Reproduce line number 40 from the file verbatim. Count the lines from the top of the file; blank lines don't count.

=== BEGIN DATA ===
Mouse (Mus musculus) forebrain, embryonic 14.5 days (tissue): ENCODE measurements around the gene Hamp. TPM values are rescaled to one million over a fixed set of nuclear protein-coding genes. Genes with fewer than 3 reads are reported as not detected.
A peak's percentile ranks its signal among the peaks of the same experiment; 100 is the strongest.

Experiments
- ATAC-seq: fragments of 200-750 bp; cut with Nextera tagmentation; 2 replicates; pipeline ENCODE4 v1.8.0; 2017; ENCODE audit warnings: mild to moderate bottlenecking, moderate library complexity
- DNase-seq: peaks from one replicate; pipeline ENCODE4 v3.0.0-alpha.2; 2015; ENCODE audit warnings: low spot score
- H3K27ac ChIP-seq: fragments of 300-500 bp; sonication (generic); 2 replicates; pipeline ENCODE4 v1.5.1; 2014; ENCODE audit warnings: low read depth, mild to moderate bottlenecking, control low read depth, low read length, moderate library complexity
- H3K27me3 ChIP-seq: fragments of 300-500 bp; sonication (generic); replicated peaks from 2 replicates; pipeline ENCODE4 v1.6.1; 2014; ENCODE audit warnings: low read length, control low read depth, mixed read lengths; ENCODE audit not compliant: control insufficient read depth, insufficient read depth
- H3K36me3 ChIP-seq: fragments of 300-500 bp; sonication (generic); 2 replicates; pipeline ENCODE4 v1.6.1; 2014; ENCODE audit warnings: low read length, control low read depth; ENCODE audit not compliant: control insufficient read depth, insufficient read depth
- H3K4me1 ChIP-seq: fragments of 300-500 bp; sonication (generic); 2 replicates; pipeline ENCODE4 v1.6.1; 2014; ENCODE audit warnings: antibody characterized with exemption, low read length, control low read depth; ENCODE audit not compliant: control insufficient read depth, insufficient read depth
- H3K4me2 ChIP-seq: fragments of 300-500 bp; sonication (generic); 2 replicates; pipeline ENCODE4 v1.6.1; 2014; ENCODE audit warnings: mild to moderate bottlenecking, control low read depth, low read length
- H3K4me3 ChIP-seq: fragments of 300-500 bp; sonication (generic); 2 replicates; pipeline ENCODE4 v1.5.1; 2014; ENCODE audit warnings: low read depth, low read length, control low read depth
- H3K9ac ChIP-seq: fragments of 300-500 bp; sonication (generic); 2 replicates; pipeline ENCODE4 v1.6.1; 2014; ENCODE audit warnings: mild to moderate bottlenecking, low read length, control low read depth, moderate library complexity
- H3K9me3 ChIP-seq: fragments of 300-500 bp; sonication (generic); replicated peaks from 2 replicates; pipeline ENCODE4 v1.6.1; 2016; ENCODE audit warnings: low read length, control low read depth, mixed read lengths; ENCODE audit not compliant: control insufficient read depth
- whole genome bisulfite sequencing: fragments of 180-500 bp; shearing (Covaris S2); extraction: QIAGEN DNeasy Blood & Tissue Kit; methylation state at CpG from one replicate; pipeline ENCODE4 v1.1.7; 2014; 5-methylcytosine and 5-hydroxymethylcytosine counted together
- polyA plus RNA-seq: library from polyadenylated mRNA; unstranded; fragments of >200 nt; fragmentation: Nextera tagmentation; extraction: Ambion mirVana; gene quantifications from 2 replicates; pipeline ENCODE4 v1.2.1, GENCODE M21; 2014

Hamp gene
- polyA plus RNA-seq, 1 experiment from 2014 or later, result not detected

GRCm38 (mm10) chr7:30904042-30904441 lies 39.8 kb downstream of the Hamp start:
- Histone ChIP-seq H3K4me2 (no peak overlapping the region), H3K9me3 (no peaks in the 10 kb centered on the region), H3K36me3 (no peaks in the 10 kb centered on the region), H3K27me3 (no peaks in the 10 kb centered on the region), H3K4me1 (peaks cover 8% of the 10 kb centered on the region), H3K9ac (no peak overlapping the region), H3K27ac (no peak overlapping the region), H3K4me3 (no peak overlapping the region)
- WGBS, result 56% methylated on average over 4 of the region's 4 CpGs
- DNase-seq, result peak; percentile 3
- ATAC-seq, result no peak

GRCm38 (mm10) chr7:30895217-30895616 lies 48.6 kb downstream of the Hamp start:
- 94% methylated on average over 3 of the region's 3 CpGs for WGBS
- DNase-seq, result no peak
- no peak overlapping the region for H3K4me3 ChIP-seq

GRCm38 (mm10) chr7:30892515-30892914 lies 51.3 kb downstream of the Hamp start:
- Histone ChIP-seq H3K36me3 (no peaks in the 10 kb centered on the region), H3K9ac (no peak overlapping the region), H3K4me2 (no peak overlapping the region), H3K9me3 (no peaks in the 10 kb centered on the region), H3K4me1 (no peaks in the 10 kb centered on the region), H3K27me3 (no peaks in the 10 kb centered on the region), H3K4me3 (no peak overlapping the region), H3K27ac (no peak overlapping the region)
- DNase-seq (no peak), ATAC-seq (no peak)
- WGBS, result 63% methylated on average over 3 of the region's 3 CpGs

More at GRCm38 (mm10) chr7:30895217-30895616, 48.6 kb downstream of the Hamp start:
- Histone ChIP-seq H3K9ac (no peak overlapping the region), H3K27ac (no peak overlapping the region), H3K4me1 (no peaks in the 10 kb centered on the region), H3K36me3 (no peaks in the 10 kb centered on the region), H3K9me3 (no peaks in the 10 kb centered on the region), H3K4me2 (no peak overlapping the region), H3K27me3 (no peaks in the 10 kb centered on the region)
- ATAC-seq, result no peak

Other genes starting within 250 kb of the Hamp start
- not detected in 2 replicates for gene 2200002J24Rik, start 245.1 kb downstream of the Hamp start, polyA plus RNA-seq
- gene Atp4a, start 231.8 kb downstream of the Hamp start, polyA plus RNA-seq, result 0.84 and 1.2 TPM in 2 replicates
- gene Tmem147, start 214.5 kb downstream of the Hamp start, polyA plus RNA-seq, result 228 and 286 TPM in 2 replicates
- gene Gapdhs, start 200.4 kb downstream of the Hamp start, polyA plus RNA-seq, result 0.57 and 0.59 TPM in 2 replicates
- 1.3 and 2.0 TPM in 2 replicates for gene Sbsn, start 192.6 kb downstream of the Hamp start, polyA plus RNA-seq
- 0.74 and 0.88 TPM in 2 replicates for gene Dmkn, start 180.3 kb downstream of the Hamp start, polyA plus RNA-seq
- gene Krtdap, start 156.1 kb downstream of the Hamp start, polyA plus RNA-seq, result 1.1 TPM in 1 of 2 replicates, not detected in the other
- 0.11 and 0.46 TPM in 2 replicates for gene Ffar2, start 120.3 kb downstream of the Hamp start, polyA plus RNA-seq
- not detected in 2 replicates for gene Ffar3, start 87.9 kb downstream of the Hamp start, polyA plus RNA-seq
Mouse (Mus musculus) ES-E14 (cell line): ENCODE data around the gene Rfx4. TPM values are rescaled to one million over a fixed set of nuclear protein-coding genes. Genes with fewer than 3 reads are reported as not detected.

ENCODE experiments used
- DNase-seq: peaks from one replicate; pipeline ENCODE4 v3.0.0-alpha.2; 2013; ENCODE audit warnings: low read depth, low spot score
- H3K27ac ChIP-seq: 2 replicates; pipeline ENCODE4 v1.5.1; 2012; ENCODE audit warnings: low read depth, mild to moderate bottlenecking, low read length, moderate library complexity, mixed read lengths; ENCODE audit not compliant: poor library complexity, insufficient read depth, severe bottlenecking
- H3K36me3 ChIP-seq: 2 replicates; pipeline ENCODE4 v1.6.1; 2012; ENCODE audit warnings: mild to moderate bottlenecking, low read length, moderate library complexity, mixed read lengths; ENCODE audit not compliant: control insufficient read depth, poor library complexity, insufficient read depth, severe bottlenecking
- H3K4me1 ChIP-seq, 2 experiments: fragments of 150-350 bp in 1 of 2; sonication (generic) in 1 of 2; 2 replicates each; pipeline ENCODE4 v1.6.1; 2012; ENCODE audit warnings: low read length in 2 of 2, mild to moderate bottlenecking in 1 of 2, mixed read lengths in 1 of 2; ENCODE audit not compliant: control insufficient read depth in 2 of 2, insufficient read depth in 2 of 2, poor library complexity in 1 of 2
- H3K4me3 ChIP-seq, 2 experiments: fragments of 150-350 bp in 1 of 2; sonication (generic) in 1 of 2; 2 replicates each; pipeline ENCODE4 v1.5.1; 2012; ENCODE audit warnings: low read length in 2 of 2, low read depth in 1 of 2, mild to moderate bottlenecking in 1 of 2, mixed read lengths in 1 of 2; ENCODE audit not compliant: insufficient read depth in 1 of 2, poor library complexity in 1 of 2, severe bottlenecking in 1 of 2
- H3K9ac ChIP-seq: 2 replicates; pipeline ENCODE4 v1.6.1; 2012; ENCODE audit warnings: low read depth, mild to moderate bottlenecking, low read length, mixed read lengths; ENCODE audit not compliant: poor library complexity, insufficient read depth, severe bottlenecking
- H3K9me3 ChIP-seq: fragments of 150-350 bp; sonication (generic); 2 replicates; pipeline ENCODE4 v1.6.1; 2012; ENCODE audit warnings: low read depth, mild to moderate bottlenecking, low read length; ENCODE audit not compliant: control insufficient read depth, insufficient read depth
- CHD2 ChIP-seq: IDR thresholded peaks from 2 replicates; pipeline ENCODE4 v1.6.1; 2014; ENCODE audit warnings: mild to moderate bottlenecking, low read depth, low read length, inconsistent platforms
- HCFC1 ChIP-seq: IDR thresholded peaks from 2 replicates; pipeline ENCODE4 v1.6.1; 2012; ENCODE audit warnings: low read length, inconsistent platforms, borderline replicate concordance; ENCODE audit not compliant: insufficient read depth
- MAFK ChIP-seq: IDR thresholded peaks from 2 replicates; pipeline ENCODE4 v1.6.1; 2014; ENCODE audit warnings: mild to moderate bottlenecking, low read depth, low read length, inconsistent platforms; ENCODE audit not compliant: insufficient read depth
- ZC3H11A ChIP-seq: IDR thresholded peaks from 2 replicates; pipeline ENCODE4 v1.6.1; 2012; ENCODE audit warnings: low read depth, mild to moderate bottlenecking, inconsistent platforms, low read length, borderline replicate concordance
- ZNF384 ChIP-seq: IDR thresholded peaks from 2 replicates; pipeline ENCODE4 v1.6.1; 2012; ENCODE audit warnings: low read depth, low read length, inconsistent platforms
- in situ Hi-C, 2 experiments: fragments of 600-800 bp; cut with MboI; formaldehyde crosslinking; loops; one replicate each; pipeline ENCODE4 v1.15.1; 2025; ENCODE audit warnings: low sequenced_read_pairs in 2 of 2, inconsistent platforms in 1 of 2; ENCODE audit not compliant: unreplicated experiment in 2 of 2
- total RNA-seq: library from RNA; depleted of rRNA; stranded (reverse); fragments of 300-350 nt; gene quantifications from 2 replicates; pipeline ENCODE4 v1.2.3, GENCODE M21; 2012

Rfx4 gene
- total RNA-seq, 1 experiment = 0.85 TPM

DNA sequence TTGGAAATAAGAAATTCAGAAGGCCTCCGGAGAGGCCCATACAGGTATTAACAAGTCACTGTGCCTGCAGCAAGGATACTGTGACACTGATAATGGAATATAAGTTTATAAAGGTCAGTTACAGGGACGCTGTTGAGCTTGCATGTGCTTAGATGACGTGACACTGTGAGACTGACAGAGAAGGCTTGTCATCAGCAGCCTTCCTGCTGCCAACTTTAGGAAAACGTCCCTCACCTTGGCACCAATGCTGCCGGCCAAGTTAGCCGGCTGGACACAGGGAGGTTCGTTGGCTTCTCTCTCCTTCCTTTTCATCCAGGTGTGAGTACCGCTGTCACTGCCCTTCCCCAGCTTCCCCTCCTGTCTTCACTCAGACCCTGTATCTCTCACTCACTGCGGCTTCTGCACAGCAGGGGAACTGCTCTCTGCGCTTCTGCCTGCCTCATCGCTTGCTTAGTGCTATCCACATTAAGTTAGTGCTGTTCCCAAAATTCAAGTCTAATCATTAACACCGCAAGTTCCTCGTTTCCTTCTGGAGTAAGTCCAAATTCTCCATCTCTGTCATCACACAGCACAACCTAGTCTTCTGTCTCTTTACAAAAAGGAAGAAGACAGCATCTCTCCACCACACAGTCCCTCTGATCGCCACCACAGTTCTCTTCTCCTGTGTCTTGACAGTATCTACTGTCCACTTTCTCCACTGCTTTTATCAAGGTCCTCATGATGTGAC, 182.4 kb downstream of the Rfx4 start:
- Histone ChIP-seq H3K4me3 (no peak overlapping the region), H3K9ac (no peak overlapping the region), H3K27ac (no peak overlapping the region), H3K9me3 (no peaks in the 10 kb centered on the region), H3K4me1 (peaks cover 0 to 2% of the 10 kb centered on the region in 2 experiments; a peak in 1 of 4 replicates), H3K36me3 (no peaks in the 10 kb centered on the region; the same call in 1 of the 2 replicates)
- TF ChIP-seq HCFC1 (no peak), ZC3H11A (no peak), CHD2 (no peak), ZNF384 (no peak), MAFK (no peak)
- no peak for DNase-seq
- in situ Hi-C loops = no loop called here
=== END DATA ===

- 0.74 and 0.88 TPM in 2 replicates for gene Dmkn, start 180.3 kb downstream of the Hamp start, polyA plus RNA-seq